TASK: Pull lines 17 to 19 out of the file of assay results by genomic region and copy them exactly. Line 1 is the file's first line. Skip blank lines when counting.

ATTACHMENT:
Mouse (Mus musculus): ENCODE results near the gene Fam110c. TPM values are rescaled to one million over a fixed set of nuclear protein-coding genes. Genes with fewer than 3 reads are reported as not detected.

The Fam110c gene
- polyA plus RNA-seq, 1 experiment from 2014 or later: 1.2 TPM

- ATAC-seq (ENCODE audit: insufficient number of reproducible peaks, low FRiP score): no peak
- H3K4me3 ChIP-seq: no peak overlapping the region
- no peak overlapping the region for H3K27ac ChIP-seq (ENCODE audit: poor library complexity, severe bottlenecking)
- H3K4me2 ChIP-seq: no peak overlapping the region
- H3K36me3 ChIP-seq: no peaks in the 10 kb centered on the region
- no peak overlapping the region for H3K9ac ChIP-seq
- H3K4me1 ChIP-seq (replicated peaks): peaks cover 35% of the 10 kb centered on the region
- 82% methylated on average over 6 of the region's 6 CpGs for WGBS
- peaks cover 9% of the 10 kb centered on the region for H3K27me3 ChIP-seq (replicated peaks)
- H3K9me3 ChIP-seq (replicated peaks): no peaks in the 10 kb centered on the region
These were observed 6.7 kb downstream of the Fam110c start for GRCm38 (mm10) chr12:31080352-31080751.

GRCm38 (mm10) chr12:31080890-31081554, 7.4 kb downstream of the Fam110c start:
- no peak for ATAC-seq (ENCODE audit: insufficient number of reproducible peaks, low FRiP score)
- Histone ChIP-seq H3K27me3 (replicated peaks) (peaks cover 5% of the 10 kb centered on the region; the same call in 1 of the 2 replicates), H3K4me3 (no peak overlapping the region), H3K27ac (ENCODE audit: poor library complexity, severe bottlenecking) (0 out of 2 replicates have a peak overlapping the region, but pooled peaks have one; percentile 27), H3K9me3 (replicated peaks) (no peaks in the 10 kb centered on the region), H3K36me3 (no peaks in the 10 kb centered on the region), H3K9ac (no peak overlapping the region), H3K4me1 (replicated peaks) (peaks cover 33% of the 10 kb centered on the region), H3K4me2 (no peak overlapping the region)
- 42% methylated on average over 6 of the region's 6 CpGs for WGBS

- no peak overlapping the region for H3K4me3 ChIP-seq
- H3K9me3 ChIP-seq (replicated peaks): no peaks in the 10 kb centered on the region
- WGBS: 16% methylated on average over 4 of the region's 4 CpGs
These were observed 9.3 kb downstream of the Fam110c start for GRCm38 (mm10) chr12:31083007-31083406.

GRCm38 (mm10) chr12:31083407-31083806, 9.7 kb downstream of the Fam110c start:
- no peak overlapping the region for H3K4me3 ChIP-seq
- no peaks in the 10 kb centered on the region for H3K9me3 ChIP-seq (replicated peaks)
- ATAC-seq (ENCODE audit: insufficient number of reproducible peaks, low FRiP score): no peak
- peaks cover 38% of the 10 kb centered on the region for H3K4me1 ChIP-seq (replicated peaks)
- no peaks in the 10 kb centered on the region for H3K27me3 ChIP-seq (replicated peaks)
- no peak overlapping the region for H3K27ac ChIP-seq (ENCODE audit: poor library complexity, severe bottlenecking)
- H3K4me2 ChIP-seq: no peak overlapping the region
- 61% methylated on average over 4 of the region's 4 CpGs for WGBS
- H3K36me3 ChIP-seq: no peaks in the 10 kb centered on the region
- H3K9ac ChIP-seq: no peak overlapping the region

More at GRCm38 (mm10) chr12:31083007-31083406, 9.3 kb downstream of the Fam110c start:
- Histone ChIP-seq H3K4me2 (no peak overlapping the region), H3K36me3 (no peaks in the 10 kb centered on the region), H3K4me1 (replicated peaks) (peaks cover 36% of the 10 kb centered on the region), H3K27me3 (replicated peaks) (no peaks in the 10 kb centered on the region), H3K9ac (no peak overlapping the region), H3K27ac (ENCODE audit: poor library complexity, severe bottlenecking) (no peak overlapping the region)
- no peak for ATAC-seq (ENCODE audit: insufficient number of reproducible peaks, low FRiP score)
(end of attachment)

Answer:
- Histone ChIP-seq H3K27me3 (replicated peaks) (peaks cover 5% of the 10 kb centered on the region; the same call in 1 of the 2 replicates), H3K4me3 (no peak overlapping the region), H3K27ac (ENCODE audit: poor library complexity, severe bottlenecking) (0 out of 2 replicates have a peak overlapping the region, but pooled peaks have one; percentile 27), H3K9me3 (replicated peaks) (no peaks in the 10 kb centered on the region), H3K36me3 (no peaks in the 10 kb centered on the region), H3K9ac (no peak overlapping the region), H3K4me1 (replicated peaks) (peaks cover 33% of the 10 kb centered on the region), H3K4me2 (no peak overlapping the region)
- 42% methylated on average over 6 of the region's 6 CpGs for WGBS

- no peak overlapping the region for H3K4me3 ChIP-seq